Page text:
Behind the names of Pixel Tees

Behind the names of Pixel Tees

Not really sure what the names of the Pixel Tees designs mean? Well fear not anymore, here’s the guide to my thinking behind them. You may or may not agree, but it’s too late now!


100 Not Out – Simple really, named after a glorious 100 not out by Martin Crowe against Australia in the opening game of the 1992 Cricket World Cup.


Maiden Over – When players lose in a video game, the final screen says, “Game Over”. And it was looking like game over for New Zealand when Australia only needed 2 runs to win in Hobart in 1990, until Chris Pringle bowled a maiden over to set up New Zealand’s win.


Final Unlocked – Unlocking is that feeling of satisfaction after having successfully completed a particular task or level in a game. When Grant Elliot hit that 6 to win the 2015 Cricket World Cup semi-final, he finally unlocked the next level for the Black Caps, making a cricket world cup final after six previous attempts.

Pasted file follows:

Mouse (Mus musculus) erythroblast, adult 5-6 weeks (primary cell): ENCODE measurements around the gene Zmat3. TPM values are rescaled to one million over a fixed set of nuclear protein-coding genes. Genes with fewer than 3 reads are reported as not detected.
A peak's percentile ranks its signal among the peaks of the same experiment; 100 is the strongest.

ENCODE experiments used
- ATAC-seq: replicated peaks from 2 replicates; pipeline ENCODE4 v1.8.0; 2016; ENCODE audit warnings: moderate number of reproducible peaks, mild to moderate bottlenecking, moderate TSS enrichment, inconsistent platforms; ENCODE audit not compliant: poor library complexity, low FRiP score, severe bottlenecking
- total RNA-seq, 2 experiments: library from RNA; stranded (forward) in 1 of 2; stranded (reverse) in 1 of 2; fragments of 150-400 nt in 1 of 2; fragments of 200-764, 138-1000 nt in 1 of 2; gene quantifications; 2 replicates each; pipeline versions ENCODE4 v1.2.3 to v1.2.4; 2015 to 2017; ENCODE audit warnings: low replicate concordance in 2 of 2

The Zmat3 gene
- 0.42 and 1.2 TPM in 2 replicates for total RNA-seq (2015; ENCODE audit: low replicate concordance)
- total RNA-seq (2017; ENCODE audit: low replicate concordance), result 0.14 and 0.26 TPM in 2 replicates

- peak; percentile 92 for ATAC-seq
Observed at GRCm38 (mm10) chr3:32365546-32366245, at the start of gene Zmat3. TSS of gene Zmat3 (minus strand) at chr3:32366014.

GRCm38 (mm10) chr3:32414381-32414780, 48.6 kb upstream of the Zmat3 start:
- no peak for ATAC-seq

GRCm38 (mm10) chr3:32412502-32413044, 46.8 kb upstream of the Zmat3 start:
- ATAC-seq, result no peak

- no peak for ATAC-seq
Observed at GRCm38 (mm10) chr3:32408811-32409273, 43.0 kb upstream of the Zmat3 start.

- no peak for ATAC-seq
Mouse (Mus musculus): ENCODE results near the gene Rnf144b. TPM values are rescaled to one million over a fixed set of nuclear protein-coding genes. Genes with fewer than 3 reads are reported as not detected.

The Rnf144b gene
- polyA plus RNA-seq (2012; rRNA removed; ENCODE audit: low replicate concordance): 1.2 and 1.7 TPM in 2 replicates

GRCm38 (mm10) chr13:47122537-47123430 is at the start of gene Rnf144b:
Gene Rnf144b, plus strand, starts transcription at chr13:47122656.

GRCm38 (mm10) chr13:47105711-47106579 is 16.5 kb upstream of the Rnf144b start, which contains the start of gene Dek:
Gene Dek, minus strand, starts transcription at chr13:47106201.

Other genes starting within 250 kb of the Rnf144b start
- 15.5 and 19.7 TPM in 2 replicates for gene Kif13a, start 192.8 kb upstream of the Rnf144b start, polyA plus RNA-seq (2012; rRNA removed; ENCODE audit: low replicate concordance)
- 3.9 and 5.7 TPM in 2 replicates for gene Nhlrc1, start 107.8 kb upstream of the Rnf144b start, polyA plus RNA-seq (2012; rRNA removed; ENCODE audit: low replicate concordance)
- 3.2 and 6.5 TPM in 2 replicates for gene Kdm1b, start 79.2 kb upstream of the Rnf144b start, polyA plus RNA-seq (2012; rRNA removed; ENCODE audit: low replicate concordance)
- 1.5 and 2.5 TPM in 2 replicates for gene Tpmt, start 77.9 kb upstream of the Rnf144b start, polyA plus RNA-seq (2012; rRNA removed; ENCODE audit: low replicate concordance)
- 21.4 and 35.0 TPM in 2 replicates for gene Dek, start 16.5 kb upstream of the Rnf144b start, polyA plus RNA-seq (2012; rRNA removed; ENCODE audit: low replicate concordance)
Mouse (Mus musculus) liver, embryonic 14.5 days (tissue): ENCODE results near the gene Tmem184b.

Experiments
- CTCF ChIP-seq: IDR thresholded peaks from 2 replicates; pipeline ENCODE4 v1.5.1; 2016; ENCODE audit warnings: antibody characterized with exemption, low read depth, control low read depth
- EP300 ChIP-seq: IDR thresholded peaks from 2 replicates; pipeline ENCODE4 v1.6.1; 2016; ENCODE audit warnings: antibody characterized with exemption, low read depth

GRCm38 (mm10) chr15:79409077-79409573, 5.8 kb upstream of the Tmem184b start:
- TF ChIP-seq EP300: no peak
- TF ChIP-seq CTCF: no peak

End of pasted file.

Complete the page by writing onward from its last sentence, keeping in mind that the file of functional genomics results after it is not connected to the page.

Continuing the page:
High Score – What every gamer wants to achieve, be atop of the high score table! Brendon McCullum achieved this when he scored New Zealand’s only triple century at the Basin Reserve against India in 2014.


Beast Mode – Achieving beast mode is like “powering up”, and this is exactly what Jonah Lomu did when he ran over Mike Catt on his way to the first of his four tries against England in the 1995 Rugby World Cup semi-final.


Press Start – Most 90s video games started with a screen telling the player to press the start button to begin. Wayne Shelford started every All Black game with a ferocious challenge to the opposing team and made the Haka legendary.


Cheat Code – When you have a cheat code to play in a game, you can make your character do something they are not supposed to do. Which is exactly what Trevor Chappell did when he bowled the underarm in 1981. Legal… but not really supposed to do it.

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